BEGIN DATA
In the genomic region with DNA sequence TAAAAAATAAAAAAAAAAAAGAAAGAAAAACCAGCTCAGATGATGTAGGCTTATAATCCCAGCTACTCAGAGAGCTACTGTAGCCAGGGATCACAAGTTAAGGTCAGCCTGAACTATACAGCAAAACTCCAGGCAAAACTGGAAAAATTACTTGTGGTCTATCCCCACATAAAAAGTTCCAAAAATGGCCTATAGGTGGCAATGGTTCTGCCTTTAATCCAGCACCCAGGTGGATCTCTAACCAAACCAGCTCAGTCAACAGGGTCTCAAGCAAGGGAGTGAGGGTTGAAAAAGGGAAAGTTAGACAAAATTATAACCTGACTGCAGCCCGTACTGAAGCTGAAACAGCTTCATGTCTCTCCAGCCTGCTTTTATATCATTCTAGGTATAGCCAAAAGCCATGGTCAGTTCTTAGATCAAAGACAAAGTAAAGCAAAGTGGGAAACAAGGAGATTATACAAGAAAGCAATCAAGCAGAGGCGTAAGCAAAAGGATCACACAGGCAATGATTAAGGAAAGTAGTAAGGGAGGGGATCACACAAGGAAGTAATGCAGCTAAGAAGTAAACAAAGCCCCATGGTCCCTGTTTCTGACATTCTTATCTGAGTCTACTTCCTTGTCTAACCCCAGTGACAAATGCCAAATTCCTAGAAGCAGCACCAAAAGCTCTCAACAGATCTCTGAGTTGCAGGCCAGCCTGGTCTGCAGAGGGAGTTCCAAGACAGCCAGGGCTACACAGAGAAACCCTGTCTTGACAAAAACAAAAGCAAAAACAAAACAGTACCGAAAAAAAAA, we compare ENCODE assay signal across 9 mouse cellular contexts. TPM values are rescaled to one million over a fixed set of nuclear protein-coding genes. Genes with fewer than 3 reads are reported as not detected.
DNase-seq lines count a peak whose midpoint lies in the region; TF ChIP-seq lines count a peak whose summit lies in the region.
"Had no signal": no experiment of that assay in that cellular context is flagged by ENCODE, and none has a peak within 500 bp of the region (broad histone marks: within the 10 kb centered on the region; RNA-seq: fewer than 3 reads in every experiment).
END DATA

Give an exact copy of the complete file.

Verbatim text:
In the genomic region with DNA sequence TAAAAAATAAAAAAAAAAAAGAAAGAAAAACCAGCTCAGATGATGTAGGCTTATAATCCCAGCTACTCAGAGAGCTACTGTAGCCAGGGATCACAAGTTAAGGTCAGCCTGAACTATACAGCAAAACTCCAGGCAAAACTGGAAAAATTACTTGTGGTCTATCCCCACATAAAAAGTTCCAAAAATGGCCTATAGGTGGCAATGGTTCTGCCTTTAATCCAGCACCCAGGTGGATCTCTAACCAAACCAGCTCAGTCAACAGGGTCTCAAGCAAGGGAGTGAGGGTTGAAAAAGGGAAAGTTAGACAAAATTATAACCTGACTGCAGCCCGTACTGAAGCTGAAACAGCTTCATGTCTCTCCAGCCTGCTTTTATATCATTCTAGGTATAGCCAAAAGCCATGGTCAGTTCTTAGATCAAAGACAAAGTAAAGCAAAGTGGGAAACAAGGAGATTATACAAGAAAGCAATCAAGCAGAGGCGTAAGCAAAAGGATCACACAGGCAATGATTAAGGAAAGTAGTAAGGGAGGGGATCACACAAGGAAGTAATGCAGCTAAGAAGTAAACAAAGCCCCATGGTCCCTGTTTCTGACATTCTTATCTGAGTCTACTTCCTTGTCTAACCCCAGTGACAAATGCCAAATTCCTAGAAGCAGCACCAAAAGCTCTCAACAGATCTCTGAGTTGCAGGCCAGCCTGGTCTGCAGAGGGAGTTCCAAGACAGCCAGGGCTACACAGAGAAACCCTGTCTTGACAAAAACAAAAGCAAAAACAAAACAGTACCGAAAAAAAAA, we compare ENCODE assay signal across 9 mouse cellular contexts. TPM values are rescaled to one million over a fixed set of nuclear protein-coding genes. Genes with fewer than 3 reads are reported as not detected.
DNase-seq lines count a peak whose midpoint lies in the region; TF ChIP-seq lines count a peak whose summit lies in the region.
"Had no signal": no experiment of that assay in that cellular context is flagged by ENCODE, and none has a peak within 500 bp of the region (broad histone marks: within the 10 kb centered on the region; RNA-seq: fewer than 3 reads in every experiment).